Homeless Guy: (eyes widening) Ven conmigo. – Come with me.

CAMBIO [Kom-bee-o] change, small bills

  • Pairs nicely with hay

Cambio isn’t always easy to find; therefore, I recommend hoarding bills.

Say “Hay Cambio?” before getting in the cab, and hold up your 500 peso bills you just got from the cajero automatico to clear up any confusion about your needs. You want to make sure he can break your bill when you arrive at your destination.

HOLA [Oh-Lah] Hello

Mexican’s usually greet each other by saying buenos dias/tardes/noches – good morning/afternoon/evening, but during what I all the Hola Hour, when the sun is over the horizon but it isn’t dark yet, I use hola to avoid any confusion.

Hola is also very effective if a cop asks you to pay a soborno or a con artist asks for money. You just smile broadly, give a cheerful “HOLA,” act confused and walk off.

Guanajuato from El Pipila

Is it afternoon or night?

ME GUSTARIA [may gust-uh-ria] I would like

A polite way to ask for something when ordering.

  • Me gustaría doce tacos. – I would like twelve tacos.
  • Me gustaria llamar a mi abogado. – I would like to call my attorney.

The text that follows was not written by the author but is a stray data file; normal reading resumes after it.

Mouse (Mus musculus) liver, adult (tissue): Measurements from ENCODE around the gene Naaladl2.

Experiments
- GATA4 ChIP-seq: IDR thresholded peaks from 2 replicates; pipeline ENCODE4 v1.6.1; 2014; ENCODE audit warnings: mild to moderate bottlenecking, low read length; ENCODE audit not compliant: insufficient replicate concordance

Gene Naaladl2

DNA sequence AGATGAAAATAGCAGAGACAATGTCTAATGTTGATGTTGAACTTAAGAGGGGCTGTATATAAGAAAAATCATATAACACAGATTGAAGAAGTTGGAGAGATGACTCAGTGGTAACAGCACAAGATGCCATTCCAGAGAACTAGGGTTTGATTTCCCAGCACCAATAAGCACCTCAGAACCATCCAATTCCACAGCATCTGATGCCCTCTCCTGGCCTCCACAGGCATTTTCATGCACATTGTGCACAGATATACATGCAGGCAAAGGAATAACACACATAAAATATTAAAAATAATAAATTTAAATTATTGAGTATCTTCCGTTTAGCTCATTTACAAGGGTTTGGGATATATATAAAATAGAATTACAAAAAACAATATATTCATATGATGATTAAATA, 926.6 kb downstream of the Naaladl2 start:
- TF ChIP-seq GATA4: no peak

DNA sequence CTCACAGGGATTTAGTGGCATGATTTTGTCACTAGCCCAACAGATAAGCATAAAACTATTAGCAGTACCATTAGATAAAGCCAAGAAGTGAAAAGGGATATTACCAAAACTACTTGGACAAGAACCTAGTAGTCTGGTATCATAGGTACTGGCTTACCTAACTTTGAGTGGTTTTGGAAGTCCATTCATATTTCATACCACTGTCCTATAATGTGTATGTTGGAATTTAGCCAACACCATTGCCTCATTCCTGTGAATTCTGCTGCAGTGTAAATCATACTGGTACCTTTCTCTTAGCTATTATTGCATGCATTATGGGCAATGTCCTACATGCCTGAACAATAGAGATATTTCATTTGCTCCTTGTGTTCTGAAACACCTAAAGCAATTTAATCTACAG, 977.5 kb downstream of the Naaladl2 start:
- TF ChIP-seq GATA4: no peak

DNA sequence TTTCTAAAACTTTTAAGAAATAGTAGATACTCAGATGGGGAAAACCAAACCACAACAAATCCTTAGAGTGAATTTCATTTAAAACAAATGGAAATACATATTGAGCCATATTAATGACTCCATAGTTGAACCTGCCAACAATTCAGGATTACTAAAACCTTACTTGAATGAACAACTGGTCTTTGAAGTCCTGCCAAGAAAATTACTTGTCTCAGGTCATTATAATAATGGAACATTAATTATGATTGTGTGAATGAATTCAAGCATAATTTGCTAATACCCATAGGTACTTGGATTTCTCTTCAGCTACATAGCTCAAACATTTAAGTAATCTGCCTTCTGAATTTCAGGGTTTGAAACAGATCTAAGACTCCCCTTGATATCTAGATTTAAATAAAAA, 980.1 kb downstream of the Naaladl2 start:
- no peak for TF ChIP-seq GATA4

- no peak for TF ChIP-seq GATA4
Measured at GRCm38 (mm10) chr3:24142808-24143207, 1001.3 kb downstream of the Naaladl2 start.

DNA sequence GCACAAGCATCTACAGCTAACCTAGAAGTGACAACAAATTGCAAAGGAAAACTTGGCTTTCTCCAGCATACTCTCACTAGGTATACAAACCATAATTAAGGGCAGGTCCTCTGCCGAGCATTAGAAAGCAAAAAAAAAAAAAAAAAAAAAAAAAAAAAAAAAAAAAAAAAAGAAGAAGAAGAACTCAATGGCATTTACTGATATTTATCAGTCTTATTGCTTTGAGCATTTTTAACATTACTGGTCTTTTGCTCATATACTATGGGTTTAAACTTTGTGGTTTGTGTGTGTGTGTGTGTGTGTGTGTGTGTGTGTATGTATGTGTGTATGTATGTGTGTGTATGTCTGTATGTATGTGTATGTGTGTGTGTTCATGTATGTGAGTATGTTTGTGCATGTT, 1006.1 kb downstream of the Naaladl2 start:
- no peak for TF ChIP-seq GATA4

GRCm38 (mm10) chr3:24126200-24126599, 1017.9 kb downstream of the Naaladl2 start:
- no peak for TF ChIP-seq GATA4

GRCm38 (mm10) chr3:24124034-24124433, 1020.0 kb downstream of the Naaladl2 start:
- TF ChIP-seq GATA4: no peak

DOBLE [Doh-Blay] Turn (command form)

Pairs nicely with:

  • Derecha [dur-ay-cho] right
  • Izquierdo [izz-key-air-doh] left
  • Esquina [ez-key-nuh] corner
  • a la [ah-la] to the, at the

Sometimes we forget the name of our hotel, especially after the 2 for 1 margaritas, or maybe the taxi driver doesn’t know where it is. In this case, giving directions is necessary.

example: Doble a la derecha a la esquina – turn right at the corner.

Also, when asking someone on the street how to find a place, they will usually rattle off directions in rapid fire Spanish with hands flailing. If you can catch a derecha, izquierdo or an esquina, you can at least get to the next block then ask someone else. This is pretty much how I get around.